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Network embraces Year of Indigenous languages

Kahnawake is getting set for UNESCO’s year of Indigenous languages, which began January 1. The community’s language network plans to fully engage with the initiative and promote Kanien’kéha as much as possible. (Daniel J. Rowe, The Eastern Door)


Representatives from the Kahnawake Language and Culture Network are ready to hit 2019 running.

They held a news conference before the holidays at the Kanien’kehá:ka Onkwawén:na Raotitióhkwa Language and Cultural Center (KOR) library to announce plans to engage with the United Nations Education, Science and Culture Organization (UNESCO) spearheaded International Year of Indigenous Languages.

“We’ve been meeting since October 11 to decide how we’re going to commemorate the year,” said KOR executive director Reaghan Tarbell, who’s part of the network.

Fellow network member Kahsennenhawe Sky-Deer sat beside Tarbell representing the Mohawk Council of Kahnawake. 

“We’re going to be having events the entire year for 2019,” said Sky-Deer. “We want to invite the community to come forward. Not only organizations, but anybody in the community who has any ideas of how we can bring more awareness.”

The network has hit on three pillars for the year: support, access and promotion. They will be the guiding principles for 2019.

“The language and culture network has always been open to inviting new people to participate, and we think that this year’s activities and some of the things that we’re planning can go a long way in ensuring that we’re promoting and having as much Kanien’kéha used in the community as possible,” said Sky-Deer.

The United Nations General Assembly voted in 2016 to proclaim 2019 the Year of Indigenous Languages and requested the UNESCO to serve as lead on the project.

The main objectives of the year, according to the website, are to focus global attention on the risks confronting Indigenous languages, their significance, and target steps to revitalize, enhance and reaffirm cultural and linguistic continuity.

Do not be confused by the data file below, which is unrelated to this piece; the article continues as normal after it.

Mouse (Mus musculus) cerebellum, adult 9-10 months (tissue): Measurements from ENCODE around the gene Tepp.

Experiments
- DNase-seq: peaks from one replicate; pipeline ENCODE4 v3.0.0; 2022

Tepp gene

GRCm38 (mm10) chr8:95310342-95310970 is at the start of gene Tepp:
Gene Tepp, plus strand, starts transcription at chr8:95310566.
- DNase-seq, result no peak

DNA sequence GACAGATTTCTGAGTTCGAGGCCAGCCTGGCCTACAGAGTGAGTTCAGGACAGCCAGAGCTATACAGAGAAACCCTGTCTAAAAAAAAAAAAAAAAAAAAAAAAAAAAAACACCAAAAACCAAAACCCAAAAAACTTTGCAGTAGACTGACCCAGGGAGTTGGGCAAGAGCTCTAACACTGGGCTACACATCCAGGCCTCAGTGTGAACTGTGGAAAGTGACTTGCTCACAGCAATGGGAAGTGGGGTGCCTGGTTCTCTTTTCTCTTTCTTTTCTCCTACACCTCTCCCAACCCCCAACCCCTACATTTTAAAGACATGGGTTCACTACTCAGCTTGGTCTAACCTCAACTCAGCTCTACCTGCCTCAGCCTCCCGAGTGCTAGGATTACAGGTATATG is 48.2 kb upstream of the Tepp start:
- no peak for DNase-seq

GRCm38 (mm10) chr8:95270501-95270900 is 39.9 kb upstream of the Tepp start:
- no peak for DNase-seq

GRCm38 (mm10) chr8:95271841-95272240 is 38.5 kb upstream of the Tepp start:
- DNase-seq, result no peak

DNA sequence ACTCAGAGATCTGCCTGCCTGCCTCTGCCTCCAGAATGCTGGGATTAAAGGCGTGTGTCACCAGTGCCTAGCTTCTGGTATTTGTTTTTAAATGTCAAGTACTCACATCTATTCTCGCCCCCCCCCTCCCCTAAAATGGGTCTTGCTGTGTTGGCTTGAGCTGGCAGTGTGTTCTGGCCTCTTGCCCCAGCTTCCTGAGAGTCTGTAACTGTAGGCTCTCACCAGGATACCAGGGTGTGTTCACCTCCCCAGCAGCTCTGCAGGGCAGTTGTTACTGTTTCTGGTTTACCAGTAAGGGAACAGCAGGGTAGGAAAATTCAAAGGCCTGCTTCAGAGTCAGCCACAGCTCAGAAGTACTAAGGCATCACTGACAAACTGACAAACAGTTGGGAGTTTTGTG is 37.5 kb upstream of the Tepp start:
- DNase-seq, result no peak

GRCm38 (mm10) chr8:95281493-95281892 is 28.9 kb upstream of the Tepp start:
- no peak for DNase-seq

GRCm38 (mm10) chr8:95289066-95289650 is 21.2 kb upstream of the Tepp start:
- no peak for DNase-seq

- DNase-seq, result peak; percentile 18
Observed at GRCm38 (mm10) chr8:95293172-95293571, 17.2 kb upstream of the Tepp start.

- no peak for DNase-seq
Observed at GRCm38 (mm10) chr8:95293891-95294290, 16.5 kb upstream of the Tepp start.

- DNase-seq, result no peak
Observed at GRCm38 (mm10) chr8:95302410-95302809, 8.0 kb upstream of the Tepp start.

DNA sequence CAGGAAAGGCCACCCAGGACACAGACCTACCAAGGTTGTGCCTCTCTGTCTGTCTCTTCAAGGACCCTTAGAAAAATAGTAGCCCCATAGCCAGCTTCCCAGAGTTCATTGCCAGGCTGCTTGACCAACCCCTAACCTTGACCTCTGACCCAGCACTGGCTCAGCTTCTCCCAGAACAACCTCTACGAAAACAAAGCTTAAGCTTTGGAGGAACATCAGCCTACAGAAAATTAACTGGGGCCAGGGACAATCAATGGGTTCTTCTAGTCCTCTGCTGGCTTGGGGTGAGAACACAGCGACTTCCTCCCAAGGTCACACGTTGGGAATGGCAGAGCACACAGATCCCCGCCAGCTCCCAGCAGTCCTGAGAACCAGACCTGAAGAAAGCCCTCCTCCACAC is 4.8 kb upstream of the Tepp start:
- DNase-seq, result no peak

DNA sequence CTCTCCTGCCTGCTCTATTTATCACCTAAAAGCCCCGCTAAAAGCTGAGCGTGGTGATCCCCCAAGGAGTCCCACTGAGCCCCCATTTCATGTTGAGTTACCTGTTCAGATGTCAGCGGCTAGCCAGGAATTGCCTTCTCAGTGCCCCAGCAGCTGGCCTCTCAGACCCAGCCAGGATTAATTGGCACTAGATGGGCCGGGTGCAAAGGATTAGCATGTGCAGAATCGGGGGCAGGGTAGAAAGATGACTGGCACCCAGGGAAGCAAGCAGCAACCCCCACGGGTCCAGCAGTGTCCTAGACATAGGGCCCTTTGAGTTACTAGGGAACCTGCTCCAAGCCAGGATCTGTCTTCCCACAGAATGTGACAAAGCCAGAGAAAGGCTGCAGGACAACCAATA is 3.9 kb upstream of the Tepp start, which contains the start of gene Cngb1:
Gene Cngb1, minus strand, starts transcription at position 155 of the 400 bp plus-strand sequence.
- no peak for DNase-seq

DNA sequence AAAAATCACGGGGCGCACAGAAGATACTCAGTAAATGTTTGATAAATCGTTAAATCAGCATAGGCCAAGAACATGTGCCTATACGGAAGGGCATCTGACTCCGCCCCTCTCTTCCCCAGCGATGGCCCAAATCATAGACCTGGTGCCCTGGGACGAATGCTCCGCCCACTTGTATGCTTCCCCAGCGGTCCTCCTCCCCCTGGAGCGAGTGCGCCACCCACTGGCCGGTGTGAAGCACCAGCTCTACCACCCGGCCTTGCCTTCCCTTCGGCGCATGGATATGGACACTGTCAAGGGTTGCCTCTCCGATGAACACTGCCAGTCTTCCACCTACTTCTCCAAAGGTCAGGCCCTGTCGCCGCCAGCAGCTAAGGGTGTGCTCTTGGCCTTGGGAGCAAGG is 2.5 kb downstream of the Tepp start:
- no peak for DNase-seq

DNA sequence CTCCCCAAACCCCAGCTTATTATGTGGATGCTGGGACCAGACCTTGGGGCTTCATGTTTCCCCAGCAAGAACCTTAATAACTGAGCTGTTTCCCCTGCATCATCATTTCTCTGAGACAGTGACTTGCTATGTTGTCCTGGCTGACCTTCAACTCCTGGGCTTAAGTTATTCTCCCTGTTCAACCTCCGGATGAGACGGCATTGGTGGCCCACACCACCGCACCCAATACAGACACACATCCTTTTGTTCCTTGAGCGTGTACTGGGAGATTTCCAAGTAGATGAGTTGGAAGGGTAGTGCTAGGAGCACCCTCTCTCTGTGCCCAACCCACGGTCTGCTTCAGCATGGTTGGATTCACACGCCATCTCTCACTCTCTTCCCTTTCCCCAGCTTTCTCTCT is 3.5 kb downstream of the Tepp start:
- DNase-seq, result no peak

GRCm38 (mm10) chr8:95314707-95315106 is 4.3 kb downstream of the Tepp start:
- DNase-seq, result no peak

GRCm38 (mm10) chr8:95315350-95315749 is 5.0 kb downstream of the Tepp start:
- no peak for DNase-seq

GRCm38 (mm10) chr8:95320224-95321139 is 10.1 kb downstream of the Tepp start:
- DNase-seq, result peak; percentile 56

“To take measures that will support, access and promote Indigenous languages in accordance with the legitimate rights of the people who speak them,” the site reads.

Tarbell has spoken to UNESCO’s Canadian secretary-general Sébastien Goupil, and will continue to engage with the organization, which will help promote whatever events the community facilitates.

“We had a very productive meeting, he came to Kahnawake, and I talked about the work that the cultural centre does when it comes to language and culture promotions,” said Tarbell. “Just to give an idea of what the community’s doing in terms of language revitalization, and I said that we’d keep them in the loop when it comes to our activities.”

Those wanting to be involved are encouraged to contact any member of the network or the KOR at 450-638-0880.

Some events are already set to go.

This month, the 13-episode Mushkeg Media documentary series Finding Our Talk will air on the community’s cable station highlighting Onkwehón:we languages across the group.

In addition, Tarbell said the network will promote a series of radio segments featuring Kanien’kéha speakers, who will be able to talk about their journey with the language.

“Anyone from anywhere on the language journey spectrum can apply to be a speaker or be on the radio because we want to have different backgrounds and different experiences to give people hope if they’re thinking about trying to learn the language, and if they’re maybe a little afraid and think that they can’t do it,” said immersion student Jessica Teiotsistohkwathe Lazare.

“It’s good to see and to hear other people’s perspectives on the language journey.”

January 15, network members will be at a kiosk at the Services Complex with information, working to compile a calendar of events for 2019 from community members’ suggestions and ideas.

Sky-Deer intends to engage through the Iroquois Caucus with other communities to expand the language network throughout the confederacy.

The Canadian government’s Aboriginal Languages Act of Canada (Bill S-212) is also slated for 2019, promising Canada’s “Commitment to preserve, revitalize and promote Aboriginal languages in Canada by protecting them and using them where appropriate.”

Part of the proposed law will provide steady funding for language initiatives, and Sky-Deer said she will work so that any funding is used as efficiently as possible.

In addition, 2019 is the 20-year anniversary of the Language Law, enacted December 20, 1999 (and revised March 2012).

“The elders had pushed for this in 1998/99,” said Sky-Deer. “Perhaps sometime at the end of December next year, we’ll look to have some kind of commemoration, and to look for some of the elders – hopefully they’re still with us – that were a part of that vision and ask them if we’re hitting the mark as a community. Are we doing what they envisioned?”

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